Tim Popejoy, another “cash for clunkers” consumer and Columbia resident, said his only complaint about the program is that dealers are less likely to bargain with car buyers since there is already a $3,500 to $4,500 rebate.

Mark Kitch, a salesman at Bob McCosh Chevrolet, said that though the program has generated mixed emotions, it has been good for the industry and he hopes it continues.

“There are a lot of people on the fence, and hopefully this will help them get back into buying mode,” he said.


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Comments

John Schultz August 2, 2009 | 12:25 a.m.

What an utterly ridiculous program and a waste of our tax dollars. Thank you, Washington D.C.

(Report Comment)
Ray Shapiro August 2, 2009 | 12:53 a.m.

John: I agree. It is inappropriate for Obama to allow a subsidy to the dealerships for all gasoline powered vehicles.
I would sooner the government provide some tax incentives to people who purchase hybrid or all electric vehicles and promote technological advances for such research and development.
I wonder if this program helps Australian Falcon FG sales, down under.
Those Aussies need some help too and Obama might get some brownie points overseas as well for this purchasing incentive. Brownie points seem to be all that matters, nowadays.
G'day mate.

(Report Comment)
Charles Dudley Jr August 2, 2009 | 4:38 a.m.

Ya let's not get all of those old gas guzzling,smog belching,falling apart,rust bucket,out of date old clunkers off the road way and give others a chance at more fuel,mile and maintenance efficient vehicles.

Okaaaaaaaaaaaaaaaaayyyyyyyyyyyyyyyyyyyyyyyyyyyyyyyy.

And how many of us posting/reading here in the past have complained at one time or another about that dam old slow clunker not going fast enough or rattling down the roadway?

(Report Comment)
John Schultz August 2, 2009 | 11:14 a.m.

Chuck, the government setting a floor of $4500 for any car will price the poor out of cheaper vehicles that, while not the greatest looking or best-performing, would at least get them around.. If all of the $1000 beaters were taken out of the market and disabled/crushed, do you then propose giving cash to the poor to buy a car? Also how many people driving those beaters out of need can afford a new car payment, which is a requirement for this plan?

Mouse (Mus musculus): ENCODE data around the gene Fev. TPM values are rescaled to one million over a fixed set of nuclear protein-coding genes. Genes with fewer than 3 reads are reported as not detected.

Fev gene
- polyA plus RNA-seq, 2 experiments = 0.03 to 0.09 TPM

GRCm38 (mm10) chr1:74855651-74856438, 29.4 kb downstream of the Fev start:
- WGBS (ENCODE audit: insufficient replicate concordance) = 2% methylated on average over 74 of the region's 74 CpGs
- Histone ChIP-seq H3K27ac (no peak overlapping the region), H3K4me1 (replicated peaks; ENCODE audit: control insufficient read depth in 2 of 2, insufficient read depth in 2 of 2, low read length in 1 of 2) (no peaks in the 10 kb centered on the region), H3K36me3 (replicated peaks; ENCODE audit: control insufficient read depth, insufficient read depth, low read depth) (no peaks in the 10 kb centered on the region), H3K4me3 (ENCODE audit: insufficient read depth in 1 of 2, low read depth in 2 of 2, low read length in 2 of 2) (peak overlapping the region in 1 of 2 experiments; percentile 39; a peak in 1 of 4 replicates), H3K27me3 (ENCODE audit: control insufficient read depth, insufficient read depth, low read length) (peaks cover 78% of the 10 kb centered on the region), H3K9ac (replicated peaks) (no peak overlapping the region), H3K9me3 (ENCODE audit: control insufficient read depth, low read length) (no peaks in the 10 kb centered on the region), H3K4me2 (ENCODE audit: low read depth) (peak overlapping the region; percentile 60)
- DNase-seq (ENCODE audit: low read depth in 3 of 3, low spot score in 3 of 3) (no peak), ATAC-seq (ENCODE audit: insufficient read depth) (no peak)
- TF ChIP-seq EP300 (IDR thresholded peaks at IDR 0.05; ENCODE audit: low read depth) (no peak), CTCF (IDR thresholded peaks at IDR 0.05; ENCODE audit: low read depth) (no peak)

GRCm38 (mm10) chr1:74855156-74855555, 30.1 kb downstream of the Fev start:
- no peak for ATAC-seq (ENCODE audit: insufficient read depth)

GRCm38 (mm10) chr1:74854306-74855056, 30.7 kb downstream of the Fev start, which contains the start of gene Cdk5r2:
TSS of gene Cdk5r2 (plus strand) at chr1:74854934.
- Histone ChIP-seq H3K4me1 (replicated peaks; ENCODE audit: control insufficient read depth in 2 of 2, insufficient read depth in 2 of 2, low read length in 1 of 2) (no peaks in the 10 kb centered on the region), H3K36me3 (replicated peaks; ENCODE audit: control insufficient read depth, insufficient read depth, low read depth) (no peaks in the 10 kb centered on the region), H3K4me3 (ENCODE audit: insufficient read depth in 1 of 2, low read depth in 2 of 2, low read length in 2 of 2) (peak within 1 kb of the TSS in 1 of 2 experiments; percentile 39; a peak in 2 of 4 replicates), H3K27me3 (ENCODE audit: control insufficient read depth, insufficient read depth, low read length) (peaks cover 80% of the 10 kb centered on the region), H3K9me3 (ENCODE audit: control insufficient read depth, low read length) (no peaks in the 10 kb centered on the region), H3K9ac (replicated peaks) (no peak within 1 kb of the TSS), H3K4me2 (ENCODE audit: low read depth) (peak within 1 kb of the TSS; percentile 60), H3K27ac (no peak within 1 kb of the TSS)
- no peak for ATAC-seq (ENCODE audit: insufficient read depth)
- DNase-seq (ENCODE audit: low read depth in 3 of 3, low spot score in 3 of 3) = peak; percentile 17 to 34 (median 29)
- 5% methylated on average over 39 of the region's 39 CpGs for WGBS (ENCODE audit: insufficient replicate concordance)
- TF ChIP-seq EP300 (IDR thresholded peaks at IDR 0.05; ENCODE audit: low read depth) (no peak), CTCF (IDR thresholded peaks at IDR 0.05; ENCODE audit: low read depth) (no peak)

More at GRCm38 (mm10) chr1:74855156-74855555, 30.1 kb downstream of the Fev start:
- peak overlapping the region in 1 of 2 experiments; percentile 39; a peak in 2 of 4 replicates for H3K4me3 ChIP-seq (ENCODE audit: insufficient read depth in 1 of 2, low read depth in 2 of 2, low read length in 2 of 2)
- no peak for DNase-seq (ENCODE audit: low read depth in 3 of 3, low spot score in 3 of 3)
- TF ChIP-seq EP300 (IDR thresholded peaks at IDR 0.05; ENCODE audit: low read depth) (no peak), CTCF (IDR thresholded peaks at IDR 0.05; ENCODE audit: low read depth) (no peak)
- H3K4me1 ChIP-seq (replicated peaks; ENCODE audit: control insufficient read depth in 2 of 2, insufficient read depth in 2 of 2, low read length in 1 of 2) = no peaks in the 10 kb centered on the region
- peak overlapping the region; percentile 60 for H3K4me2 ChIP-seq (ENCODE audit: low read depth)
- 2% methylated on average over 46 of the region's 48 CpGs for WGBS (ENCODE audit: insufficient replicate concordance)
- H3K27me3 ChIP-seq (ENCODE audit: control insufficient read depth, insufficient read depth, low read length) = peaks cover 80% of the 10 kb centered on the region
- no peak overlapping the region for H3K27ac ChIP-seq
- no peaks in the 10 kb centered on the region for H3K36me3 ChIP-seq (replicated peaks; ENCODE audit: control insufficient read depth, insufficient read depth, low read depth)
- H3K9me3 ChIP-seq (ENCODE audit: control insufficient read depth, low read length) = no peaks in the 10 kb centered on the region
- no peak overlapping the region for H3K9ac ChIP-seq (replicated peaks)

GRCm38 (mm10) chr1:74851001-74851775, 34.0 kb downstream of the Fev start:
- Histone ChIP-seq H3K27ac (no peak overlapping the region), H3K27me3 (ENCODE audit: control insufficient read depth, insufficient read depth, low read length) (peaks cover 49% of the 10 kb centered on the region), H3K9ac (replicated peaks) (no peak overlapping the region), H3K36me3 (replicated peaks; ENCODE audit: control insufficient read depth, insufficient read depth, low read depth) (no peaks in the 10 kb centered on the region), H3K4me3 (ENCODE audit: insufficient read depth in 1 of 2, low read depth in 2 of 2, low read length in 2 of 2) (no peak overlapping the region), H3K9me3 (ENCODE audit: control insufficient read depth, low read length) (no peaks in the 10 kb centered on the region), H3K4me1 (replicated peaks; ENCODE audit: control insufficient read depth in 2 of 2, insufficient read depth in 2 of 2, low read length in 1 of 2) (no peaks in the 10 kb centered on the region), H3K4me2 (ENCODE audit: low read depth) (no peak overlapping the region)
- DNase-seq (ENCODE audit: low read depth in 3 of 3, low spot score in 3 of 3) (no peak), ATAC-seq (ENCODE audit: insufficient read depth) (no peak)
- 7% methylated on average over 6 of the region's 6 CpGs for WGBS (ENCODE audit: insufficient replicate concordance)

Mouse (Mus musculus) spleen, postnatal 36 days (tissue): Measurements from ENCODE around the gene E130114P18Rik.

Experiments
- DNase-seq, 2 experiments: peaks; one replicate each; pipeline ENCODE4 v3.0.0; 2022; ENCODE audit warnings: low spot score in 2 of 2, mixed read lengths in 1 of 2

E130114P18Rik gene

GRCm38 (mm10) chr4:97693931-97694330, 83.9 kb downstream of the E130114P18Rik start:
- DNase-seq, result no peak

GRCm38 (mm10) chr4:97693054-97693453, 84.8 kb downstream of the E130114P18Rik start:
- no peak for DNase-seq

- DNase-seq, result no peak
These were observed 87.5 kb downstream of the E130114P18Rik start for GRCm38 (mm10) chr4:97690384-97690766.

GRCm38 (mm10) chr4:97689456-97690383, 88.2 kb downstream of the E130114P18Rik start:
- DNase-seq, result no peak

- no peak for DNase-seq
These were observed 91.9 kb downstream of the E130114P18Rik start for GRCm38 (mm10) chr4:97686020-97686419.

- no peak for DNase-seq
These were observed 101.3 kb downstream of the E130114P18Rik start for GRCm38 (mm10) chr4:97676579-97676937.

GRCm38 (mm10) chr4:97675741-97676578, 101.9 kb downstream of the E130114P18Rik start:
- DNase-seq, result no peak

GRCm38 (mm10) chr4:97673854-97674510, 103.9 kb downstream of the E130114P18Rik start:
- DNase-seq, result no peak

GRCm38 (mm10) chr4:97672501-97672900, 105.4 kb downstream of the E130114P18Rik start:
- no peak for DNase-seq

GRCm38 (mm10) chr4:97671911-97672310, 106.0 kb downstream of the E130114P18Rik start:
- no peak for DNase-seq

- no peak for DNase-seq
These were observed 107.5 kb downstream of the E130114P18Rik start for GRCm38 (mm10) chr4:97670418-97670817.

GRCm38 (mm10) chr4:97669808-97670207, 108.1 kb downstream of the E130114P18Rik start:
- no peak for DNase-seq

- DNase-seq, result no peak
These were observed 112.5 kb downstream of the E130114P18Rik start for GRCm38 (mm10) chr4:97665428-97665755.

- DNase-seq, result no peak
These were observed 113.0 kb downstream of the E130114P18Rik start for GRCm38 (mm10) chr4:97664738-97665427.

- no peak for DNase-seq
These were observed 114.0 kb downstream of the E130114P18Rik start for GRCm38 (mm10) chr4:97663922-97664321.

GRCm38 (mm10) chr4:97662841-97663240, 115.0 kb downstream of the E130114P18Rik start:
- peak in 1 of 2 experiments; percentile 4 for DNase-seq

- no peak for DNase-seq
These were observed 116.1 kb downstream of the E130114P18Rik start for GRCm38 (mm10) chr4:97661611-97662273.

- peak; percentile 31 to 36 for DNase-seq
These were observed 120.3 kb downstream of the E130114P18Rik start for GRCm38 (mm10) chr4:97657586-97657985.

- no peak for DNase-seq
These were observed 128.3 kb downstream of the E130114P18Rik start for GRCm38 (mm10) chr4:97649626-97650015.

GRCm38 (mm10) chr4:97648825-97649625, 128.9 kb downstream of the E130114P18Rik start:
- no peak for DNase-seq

Is there any problem you don't think government can solve?

(Report Comment)
Charles Dudley Jr August 2, 2009 | 1:49 p.m.

John Schultz I really do not see your ugly sister sitting at the back of the ball room political party formulating any thing better of an idea in the national media so it makes more sense to go with those who are trying to dance than those sitting it out in the back of the ball room crying about it.

Quote of the day: Do you know the difference between a Citizen and a Politician?
The Citizen works for change and Politicians cry about that change coming.

(Report Comment)
Ray Shapiro August 2, 2009 | 2:15 p.m.

Just yesterday I watched a television advertisement for this program and it encouraged viewers to "recycle" their older cars by participating in this "up to $4500 trade-in" program.
I believe the term "recycle" was misleading as it's my understanding that even if the vehicle being "traded-in" is road worthy or repairable it will become nothing more then scrap. If these cars were given to nonprofit agencies where volunteer car mechanics could be recruited to bring these vehicles up-to-par and then donated to families designated as "hardship cases" I could see this as a worthier cause. The way the program was set up, minimizes opportunity and focuses only on profit for car dealerships using the ploy of "better gas mileage" to justify the wasted tax dollar.
Getting true junkers and clunkers, that overly pollute, wouldn't be a bad idea. This program wasn't designed to do that. Encouraging new vehicle technology and affordable "other then gas powered cars" wouldn't be a bad idea. This program wasn't designed to do that.
It is designed as a "buy a brand spanking new car" stimulus. Neither one of the guys in the above photo are the big profiteers in this venture. The power play that Obama has moved in on the American Auto industry is my big concern.

(Report Comment)
Mark Foecking August 2, 2009 | 3:25 p.m.

I have a "clunker". It's a 20 year old Metro/Swift, and while it runs perfectly, is not a museum piece as far as it's looks.

I couldn't trade it in under this program, because no car available today gets 5 mpg better mileage.

I find that more disturbing than this program. I think I'll keep it. It may be the last car I ever need.

DK

(Report Comment)
Ray Shapiro August 2, 2009 | 5:14 p.m.